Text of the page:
Adapting to changing memory retrieval demands: Evidence from event-related potentials.
Brain and Cognition
This study investigated preparatory processes involved in adapting to changing episodic memory retrieval demands. Event-related potentials (ERPs) were recorded while participants performed a general old/new recognition task and a specific task that also required retrieval of perceptual details. The relevant task remained either constant or changed (predictably or randomly) across trials. Responses were slowed when participants switched from the specific to the general task but not vice versa. Hence, asymmetrical switch costs were observed, suggesting that retrieval preparation is dependent not only on the current retrieval goal but also influenced by recent retrieval attempts. Consistently, over posterior scalp regions ERPs associated with advance preparation were modulated by the preceding task, reflecting increased attentional selection requirements for the general task, and by the foreknowledge about the task sequence. When retrieval demands remained constant, frontal slow-waves elicited by retrieval cues were more positive-going for the specific task, indicating full implementation of a retrieval orientation that allows more efficient retrieval of perceptual details.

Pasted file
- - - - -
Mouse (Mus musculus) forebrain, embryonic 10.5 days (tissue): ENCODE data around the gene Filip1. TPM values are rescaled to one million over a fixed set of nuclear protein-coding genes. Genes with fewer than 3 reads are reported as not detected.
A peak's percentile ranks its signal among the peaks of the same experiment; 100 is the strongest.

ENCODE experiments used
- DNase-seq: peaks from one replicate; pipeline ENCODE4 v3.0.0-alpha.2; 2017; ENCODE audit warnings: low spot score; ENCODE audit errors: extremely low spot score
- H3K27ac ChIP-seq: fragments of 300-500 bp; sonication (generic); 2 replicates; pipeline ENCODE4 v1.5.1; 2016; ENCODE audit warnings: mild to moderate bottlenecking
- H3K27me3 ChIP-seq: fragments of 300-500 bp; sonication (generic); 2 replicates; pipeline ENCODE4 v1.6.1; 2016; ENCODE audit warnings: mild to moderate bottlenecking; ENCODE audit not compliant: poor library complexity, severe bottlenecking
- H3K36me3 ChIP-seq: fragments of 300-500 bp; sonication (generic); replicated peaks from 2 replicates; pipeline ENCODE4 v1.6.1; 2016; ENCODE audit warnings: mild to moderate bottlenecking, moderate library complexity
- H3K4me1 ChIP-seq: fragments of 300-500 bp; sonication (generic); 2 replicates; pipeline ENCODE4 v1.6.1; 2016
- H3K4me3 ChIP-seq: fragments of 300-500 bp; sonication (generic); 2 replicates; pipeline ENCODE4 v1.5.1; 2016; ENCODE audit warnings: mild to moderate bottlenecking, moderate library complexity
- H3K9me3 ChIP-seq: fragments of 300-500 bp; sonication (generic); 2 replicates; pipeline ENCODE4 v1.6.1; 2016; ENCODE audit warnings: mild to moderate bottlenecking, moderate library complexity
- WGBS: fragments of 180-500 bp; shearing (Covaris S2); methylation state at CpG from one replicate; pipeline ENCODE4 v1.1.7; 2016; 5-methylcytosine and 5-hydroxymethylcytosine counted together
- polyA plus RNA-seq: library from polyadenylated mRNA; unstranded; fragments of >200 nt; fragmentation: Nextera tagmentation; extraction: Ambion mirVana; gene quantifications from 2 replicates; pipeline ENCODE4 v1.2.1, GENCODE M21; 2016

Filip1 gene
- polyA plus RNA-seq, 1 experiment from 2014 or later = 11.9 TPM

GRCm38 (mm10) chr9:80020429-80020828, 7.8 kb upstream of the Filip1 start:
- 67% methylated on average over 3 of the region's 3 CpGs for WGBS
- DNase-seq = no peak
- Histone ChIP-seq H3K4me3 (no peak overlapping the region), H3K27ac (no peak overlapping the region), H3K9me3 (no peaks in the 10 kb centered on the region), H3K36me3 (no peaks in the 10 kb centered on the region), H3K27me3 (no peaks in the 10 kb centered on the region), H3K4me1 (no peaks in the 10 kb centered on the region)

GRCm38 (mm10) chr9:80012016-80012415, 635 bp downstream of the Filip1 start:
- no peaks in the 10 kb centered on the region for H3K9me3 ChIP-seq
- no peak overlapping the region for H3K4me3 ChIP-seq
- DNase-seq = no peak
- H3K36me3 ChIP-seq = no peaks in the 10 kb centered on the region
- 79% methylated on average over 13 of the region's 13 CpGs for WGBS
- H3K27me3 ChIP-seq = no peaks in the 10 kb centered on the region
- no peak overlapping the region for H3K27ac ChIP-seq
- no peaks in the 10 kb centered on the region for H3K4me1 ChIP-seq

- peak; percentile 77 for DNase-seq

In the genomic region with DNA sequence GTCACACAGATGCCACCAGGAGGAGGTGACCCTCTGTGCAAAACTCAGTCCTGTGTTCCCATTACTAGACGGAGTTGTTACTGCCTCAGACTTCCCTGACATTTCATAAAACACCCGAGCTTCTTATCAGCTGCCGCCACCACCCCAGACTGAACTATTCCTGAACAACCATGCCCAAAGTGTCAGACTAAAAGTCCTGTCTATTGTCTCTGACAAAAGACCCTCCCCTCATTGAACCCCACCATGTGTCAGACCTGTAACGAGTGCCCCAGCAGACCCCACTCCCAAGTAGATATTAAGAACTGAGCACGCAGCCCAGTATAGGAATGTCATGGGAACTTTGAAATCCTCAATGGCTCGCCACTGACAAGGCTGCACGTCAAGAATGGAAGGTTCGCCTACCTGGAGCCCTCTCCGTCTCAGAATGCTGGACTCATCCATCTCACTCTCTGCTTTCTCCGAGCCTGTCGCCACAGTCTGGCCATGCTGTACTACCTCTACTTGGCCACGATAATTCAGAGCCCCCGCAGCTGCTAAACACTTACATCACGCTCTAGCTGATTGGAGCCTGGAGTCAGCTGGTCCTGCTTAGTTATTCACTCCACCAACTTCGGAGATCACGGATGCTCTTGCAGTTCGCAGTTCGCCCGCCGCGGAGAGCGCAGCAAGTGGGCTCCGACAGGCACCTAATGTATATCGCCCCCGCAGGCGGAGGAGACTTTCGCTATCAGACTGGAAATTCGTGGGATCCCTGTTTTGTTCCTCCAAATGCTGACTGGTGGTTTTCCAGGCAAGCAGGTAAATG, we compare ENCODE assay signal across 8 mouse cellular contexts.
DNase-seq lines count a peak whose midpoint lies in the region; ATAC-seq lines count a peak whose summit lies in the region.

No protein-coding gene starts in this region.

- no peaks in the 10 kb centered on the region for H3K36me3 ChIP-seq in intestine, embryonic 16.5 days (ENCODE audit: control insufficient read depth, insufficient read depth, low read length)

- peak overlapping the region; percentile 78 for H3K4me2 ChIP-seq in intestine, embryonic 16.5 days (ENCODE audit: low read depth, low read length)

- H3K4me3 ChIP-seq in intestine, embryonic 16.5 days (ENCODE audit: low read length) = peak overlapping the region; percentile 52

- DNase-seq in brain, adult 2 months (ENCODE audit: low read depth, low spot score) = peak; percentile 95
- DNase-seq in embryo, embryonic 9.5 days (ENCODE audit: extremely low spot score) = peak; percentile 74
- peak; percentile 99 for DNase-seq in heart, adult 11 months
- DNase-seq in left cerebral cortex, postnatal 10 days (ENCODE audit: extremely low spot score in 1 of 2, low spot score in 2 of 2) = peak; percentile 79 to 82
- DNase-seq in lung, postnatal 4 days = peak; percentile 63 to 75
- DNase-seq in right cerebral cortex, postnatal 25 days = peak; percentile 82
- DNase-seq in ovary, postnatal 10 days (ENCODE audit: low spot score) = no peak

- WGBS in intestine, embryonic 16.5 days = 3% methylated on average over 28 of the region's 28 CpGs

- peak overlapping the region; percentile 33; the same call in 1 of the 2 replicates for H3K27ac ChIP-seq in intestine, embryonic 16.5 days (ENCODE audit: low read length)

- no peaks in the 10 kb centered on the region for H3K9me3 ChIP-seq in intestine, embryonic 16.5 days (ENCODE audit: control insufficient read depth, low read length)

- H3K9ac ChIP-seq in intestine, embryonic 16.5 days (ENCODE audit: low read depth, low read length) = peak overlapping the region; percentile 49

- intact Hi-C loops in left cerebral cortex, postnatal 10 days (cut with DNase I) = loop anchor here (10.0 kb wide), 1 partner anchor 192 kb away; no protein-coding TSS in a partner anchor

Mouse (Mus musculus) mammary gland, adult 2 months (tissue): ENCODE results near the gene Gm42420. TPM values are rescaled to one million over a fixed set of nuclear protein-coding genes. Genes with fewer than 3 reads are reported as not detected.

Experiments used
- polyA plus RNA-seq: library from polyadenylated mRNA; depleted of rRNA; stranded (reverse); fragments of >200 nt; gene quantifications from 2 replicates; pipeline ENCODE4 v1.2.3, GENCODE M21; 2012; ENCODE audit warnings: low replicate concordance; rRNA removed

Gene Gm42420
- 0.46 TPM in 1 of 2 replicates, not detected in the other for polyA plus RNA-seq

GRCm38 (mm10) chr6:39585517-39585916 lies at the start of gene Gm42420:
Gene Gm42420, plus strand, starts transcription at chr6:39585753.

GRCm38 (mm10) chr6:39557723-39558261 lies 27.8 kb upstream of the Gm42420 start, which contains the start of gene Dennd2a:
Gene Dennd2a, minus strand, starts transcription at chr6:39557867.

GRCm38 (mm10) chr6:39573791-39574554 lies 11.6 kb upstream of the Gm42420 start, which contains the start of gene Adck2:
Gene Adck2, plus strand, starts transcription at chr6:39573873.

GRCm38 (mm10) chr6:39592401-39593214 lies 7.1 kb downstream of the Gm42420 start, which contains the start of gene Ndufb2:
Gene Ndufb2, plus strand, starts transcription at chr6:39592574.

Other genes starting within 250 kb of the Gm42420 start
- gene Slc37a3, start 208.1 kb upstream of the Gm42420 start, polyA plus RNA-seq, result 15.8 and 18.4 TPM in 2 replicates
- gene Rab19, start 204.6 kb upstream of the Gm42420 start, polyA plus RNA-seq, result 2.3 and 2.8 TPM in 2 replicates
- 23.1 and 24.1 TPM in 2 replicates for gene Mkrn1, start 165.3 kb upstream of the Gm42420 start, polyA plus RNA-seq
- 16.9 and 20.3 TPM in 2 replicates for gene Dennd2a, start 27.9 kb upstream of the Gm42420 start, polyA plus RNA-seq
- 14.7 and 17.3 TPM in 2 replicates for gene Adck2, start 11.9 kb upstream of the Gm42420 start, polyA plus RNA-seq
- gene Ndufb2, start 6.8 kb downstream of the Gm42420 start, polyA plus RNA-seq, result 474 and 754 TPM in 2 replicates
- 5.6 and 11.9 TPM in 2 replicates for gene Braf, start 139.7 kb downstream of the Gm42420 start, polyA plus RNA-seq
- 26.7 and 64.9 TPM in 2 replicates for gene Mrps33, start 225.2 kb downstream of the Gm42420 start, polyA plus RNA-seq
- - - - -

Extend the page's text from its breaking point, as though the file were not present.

|Title:||Adapting to changing memory retrieval demands: Evidence from event-related potentials|
|UCL classification:||UCL > School of Life and Medical Sciences
UCL > School of Life and Medical Sciences > Faculty of Brain Sciences
UCL > School of Life and Medical Sciences > Faculty of Life Sciences
Archive Staff Only